You don't have to be a bodybuilding connoisseur or even know anything about working out to realize that Ronnie Coleman was completely jacked.
He became one of the greatest, most famous bodybuilders of all time, taking home multiple awards and looking like a walking brick wall.
But even though he made plenty of sacrifices to achieve that, and even despite all the hours he spent in the gym or researching how to one-up his body every single day, it seems like he may have had a little help from Mother Nature.
A Wonder Of Nature
Back in 2013, the world-famous bodybuilder and MuscleGenes teamed up to make a DNA test and study his genes.
Apparently, he ranked high in three out of four possible categories, and it was scientifically demonstrated that he was naturally gifted to build muscles better than most of us.
According to the results, the eight-time Mr. Olympia winner was Termoghenic, and also, his muscles showed impressive resistance to damage, which allowed him to train harder and more often than the average person.
His Workouts Were Perfect For Him
MuscleGenes COO Mark Gilbert explained that Coleman's DNA was full of ACTN3 and UCP2. Unknowingly, Coleman was tailor-made to become a bodybuilder:
“For people with his gene variants, we recommend the highest volume and the most frequent training sessions, Gilbert said. So in fact, Mr. Coleman was probably such a successful bodybuilder at least partly because he learned how to train in a way that was optimal for his genetics.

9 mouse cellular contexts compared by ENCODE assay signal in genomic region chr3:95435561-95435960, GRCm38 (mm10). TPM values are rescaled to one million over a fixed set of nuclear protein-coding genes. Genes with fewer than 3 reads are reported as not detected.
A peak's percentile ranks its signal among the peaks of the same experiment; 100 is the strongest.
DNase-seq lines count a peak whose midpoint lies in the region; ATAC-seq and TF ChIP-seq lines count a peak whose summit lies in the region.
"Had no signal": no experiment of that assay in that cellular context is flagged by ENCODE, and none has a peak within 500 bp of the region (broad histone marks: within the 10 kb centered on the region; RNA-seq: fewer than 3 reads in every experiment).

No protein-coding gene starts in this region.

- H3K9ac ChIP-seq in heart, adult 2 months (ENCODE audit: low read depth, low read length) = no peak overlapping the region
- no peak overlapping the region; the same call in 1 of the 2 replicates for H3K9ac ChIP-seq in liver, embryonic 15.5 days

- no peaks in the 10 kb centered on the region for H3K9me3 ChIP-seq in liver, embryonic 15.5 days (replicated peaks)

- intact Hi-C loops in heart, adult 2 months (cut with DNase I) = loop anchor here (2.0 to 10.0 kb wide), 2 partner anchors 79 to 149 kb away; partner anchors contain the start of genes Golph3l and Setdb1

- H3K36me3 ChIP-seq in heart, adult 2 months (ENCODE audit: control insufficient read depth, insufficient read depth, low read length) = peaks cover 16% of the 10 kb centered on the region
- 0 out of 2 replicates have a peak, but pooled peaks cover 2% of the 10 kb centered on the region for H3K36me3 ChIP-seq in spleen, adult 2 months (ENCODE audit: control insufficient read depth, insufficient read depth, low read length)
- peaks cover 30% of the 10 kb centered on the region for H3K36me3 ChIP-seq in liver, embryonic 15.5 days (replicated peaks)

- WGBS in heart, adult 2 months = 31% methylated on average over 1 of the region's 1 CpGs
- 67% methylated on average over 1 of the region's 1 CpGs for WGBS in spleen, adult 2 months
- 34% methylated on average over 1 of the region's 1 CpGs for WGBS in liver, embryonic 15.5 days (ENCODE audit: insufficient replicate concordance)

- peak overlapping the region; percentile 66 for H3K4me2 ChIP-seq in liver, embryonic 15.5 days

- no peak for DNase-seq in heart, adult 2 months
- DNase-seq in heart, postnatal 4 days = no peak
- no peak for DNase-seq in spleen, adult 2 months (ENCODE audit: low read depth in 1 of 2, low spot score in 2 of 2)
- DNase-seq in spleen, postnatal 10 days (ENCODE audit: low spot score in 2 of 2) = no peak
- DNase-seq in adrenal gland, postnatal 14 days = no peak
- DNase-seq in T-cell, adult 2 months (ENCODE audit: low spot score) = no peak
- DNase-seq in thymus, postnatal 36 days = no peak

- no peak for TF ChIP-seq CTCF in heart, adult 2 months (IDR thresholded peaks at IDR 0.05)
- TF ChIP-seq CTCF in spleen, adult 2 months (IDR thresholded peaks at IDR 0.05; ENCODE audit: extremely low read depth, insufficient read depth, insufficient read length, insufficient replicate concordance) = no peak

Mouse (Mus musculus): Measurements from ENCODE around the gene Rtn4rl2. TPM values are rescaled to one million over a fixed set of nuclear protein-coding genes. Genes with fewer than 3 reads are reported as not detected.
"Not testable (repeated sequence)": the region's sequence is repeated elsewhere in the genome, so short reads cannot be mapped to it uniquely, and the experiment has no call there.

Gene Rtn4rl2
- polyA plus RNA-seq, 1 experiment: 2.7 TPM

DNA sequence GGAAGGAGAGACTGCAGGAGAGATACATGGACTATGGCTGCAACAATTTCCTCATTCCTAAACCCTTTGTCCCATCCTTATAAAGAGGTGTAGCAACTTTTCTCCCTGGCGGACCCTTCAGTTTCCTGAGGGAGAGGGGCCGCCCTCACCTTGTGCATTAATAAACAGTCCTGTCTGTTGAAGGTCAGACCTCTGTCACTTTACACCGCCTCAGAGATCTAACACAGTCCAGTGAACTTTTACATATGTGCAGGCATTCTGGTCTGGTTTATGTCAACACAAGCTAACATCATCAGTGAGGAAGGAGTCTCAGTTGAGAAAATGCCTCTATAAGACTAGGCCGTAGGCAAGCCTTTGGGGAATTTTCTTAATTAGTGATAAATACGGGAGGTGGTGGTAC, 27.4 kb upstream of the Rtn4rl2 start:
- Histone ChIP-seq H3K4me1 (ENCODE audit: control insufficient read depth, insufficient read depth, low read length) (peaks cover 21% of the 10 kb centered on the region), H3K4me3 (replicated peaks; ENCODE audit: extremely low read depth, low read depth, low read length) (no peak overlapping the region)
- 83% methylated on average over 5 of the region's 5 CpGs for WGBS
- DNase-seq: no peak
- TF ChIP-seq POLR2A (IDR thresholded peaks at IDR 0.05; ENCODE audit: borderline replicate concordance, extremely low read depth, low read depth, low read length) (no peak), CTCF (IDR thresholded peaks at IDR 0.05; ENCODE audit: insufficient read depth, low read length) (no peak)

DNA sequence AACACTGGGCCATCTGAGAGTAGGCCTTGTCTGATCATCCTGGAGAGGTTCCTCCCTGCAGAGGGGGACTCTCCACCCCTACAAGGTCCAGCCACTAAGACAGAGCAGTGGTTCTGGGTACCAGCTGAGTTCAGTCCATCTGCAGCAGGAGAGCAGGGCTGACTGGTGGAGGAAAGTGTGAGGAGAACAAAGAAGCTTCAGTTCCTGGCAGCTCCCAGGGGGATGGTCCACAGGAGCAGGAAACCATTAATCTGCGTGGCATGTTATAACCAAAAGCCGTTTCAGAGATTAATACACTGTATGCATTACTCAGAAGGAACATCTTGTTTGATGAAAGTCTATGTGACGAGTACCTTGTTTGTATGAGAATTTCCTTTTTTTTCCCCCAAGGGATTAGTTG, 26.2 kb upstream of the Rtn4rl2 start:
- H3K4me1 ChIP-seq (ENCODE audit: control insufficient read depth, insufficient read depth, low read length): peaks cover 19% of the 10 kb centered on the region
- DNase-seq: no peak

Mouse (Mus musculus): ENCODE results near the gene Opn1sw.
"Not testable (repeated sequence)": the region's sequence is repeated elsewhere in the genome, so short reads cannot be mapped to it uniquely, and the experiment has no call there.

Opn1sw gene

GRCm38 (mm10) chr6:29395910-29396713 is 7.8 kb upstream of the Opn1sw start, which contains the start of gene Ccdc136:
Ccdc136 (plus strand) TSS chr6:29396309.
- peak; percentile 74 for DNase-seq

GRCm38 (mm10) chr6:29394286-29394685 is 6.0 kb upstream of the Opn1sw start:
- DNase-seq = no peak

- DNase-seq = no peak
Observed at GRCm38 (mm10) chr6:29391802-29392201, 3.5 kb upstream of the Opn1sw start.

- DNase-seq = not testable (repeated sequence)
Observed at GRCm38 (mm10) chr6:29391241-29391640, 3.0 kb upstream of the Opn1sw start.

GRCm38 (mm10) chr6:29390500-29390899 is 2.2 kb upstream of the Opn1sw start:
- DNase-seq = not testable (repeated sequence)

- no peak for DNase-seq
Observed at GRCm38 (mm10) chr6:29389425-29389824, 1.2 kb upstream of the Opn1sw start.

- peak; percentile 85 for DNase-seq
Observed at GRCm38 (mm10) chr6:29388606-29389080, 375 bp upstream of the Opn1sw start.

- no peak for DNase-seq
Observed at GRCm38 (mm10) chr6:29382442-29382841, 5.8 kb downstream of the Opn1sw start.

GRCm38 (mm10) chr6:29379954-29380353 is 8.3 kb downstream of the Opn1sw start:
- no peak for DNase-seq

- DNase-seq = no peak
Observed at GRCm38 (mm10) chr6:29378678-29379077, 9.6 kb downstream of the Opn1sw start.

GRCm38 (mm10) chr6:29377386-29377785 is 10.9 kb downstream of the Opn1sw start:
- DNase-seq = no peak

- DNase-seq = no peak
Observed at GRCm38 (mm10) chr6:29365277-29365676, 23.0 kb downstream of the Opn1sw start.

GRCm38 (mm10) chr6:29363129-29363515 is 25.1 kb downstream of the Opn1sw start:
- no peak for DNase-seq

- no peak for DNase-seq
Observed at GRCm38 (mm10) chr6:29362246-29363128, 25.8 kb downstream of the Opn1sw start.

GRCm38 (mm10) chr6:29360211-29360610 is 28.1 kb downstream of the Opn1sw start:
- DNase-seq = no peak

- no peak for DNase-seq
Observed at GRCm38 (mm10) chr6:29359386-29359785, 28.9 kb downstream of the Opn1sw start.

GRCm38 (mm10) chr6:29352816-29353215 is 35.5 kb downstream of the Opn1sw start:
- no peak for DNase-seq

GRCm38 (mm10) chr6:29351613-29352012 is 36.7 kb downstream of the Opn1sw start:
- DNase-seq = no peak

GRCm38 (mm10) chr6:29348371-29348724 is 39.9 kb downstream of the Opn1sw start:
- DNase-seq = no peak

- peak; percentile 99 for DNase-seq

A Case Of Study
These kinds of results show how science and technology can help people achieve their training goals, as they prove the most efficient way to train and work out depending on their genetic predispositions:
“If you think about it, this is the best explanation for the long-standing controversy over what is the single best way to train, Gilbert added.
A Scientific Explanation
Ronnie Coleman's genetics will continue to be a matter of study for years to come, as he was one of the best subjects ever tested by their technology:
“So again, it shouldn’t surprise us to find out that Ronnie’s gene report reveals that he has three of the ideal variants (out of a possible four), which most powerfully predict insulin function (his fourth gene variant is neutral). This puts him amongst the highest 5-10 percent of subjects we’ve tested for insulin function, Gilbert added.
Obviously, it wasn't just the genes, but it's crazy to think that Coleman was literally born to do what he did.